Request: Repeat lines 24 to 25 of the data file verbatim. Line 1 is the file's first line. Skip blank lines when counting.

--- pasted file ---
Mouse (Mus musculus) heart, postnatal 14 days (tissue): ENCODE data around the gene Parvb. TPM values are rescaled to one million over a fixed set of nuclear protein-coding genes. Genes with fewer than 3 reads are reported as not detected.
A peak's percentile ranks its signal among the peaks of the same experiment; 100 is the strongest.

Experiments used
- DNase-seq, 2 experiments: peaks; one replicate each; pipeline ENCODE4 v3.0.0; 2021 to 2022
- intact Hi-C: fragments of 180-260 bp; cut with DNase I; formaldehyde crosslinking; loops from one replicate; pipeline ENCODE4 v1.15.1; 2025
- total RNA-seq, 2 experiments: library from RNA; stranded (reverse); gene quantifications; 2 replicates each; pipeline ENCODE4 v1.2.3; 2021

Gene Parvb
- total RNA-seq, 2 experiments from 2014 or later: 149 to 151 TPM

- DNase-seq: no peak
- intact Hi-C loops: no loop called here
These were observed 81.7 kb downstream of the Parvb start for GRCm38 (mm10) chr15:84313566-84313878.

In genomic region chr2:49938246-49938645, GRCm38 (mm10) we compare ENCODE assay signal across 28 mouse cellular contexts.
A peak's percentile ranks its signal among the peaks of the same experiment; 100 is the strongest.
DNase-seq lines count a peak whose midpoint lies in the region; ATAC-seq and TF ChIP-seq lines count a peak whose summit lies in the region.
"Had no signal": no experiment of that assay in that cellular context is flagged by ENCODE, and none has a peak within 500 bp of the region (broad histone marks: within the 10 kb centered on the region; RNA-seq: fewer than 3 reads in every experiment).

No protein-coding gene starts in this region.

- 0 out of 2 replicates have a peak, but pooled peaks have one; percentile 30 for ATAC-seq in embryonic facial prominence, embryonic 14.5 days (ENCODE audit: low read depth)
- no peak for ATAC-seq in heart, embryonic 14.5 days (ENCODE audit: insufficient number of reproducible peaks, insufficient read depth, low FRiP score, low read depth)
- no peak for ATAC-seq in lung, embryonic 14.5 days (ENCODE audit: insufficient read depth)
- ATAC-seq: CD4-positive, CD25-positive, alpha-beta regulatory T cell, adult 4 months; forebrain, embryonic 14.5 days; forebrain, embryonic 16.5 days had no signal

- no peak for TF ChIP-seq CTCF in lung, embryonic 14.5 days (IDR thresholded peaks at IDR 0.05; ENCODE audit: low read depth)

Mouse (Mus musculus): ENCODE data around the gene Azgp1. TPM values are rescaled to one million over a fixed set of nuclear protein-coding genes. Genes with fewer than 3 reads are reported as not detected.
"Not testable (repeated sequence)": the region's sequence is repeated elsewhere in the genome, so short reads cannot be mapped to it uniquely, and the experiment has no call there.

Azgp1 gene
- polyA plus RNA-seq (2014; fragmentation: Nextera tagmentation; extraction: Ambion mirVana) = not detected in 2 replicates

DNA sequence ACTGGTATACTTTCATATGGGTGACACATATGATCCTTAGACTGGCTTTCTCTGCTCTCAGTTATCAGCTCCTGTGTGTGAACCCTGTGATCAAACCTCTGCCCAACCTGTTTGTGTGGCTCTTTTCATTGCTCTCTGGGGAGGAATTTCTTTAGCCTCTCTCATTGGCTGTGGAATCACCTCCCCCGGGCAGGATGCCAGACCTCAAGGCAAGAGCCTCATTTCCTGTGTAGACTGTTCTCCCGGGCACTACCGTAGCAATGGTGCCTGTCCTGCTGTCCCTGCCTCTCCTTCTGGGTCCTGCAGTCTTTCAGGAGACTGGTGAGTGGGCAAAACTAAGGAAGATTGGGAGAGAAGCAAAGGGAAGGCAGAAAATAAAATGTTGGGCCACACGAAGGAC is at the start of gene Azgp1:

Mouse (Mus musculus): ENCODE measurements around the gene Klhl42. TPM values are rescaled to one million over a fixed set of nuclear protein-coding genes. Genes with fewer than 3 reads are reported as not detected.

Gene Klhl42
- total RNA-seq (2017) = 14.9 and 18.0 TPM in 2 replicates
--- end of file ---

Azgp1 gene
- polyA plus RNA-seq (2014; fragmentation: Nextera tagmentation; extraction: Ambion mirVana) = not detected in 2 replicates